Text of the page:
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Joshua Freeman: Pandemics Can Mean Strike Waves

Since the outbreak of COVID-19, we’ve heard comparison after comparison to the Spanish flu of 1918. But, observes SLU professor Joshua Freeman in Jacobin, we rarely hear about the strikes waves that began at the same time. He writes:

It is rarely noted that the greatest burst of labor militancy in the history of the United States, the 1919 strike wave, overlapped with the worst health crisis in the country’s history, the 1918–19 influenza pandemic. Four million workers struck in 1919, one-fifth of the workforce, a proportion never since equaled.

Strikes that year were startling not only for the sheer number of workers involved but also for the way they fundamentally challenged the status quo.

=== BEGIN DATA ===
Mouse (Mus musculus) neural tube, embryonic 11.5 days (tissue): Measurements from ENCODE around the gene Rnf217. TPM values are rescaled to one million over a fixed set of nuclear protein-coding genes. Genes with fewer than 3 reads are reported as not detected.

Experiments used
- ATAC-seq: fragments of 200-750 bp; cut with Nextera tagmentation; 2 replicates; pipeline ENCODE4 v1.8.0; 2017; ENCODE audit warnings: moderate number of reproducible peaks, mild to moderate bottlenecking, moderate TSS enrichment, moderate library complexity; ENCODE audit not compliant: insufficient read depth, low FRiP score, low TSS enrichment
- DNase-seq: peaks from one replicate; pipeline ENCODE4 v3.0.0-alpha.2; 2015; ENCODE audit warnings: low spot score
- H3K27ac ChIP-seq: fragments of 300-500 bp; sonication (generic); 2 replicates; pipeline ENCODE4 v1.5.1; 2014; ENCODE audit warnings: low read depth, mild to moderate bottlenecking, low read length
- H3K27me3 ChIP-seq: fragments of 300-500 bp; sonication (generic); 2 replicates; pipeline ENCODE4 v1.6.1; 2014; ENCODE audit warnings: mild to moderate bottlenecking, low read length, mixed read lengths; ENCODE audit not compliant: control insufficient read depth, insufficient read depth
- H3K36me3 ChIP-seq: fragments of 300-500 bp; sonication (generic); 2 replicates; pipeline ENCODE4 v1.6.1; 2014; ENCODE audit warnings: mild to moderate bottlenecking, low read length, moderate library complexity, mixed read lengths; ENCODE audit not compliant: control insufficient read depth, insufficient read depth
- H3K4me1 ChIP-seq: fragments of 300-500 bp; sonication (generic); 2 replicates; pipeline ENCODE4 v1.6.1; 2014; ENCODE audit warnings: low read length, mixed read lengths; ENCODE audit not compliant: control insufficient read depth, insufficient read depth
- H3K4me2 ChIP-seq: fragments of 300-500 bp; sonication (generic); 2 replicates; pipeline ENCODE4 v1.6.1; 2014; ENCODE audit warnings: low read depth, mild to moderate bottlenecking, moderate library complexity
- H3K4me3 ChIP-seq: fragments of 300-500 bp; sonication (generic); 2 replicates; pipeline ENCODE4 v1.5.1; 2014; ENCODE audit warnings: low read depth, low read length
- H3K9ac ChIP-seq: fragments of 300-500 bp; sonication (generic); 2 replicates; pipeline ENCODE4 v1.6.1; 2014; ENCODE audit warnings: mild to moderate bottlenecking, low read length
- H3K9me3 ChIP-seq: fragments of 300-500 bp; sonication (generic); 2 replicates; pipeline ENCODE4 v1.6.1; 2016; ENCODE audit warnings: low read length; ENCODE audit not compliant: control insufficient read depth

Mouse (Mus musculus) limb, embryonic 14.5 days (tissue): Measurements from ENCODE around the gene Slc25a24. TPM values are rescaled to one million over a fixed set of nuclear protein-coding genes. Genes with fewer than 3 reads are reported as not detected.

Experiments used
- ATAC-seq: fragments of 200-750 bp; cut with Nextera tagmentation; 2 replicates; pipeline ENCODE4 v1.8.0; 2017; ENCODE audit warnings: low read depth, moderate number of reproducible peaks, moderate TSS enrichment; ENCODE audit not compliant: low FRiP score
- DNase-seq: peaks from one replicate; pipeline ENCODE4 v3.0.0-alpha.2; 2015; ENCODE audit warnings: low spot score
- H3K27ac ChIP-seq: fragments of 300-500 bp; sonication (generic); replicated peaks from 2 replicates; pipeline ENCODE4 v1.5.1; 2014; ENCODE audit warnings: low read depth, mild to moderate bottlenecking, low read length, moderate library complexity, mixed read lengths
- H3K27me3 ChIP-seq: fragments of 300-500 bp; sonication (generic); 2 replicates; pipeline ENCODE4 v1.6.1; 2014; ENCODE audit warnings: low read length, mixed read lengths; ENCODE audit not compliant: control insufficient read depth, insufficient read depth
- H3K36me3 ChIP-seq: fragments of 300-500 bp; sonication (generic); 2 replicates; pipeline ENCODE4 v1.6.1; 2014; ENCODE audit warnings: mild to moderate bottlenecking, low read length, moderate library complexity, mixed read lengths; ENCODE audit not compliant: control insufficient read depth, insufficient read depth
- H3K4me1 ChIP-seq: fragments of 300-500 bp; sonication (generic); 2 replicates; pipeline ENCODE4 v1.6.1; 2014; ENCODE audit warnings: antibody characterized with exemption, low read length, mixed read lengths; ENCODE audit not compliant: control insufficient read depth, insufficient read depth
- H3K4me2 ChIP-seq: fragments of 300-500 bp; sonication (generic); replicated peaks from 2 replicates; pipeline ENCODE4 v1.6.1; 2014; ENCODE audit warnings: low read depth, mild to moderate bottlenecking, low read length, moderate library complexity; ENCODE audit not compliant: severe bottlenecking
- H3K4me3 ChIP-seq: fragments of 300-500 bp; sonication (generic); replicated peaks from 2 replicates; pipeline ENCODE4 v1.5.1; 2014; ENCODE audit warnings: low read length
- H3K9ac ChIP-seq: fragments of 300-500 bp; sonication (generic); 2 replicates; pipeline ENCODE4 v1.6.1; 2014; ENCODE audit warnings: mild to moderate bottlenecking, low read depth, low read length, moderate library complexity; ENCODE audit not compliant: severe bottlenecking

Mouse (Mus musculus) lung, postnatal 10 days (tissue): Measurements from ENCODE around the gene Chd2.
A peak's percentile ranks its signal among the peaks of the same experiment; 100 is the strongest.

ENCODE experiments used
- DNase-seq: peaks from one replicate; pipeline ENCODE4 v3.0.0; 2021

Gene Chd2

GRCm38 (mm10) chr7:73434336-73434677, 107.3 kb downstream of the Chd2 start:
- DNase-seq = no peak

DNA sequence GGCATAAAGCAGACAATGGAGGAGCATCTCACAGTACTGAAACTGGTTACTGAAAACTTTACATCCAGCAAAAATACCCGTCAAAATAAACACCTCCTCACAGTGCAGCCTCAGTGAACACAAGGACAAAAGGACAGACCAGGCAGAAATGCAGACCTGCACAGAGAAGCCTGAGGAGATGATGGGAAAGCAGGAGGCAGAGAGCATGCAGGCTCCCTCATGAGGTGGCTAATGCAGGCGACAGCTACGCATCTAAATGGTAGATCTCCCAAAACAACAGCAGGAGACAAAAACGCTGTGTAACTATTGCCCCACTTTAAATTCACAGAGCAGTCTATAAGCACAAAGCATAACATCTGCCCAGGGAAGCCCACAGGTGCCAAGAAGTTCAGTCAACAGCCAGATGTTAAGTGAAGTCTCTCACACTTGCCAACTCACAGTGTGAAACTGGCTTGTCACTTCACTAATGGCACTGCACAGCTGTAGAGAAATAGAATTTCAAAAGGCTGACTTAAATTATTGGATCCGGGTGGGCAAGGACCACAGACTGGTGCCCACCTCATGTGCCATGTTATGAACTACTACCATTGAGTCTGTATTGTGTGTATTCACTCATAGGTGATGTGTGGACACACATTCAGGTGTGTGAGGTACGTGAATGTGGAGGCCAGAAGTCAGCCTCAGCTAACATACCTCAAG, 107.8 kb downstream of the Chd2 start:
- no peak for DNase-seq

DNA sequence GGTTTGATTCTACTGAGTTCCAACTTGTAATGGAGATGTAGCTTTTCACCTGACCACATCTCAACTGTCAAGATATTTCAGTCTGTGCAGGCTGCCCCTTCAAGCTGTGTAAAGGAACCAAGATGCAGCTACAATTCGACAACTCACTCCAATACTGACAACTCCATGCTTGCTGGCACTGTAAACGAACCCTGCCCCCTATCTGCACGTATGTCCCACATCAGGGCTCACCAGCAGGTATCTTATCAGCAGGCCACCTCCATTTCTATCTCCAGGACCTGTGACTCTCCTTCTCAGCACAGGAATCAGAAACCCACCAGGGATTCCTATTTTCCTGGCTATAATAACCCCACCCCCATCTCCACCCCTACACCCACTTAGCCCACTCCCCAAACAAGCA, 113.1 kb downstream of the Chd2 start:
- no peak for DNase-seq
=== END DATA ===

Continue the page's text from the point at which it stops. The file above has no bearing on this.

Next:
Freeman describes the general strike in Seattle; the Boston policemen strike; the New York City actors and garment workers strikes; the national steel strike; the miners strike. And he makes the connection between the pandemic and the labor militancy that arose alongside it:

Oddly, connections are almost never drawn between the flu and the labor uprising. Standard accounts of the epidemic almost never mention labor, while standard accounts of labor and the strike wave have, at most, glancing references to the flu, like the use of the epidemic as an excuse to ban meetings by steelworkers.

But, he observes, this misses some clear ties — not just between labor and the flu, but between both and the wartime production effort:

Both the flu and strike wave were manifestations of the breakdown of the existing order. Imperialist rivalries brought a carnage of war unprecedented in scale. The impact of the devastation, economically, politically, and socially, bred unrest and accelerated radical challenges, culminating in the Russian Revolution and the worldwide surge of labor and the Left it inspired. Amid the chaos and disruption, the influenza virus found a happy home.

Freeman goes on to draw important lessons for workers organizing today. Learn the fascinating history and discover its lessons for the present by reading the full article at Jacobin.

Photo via Otis Historical Archives, Public Domain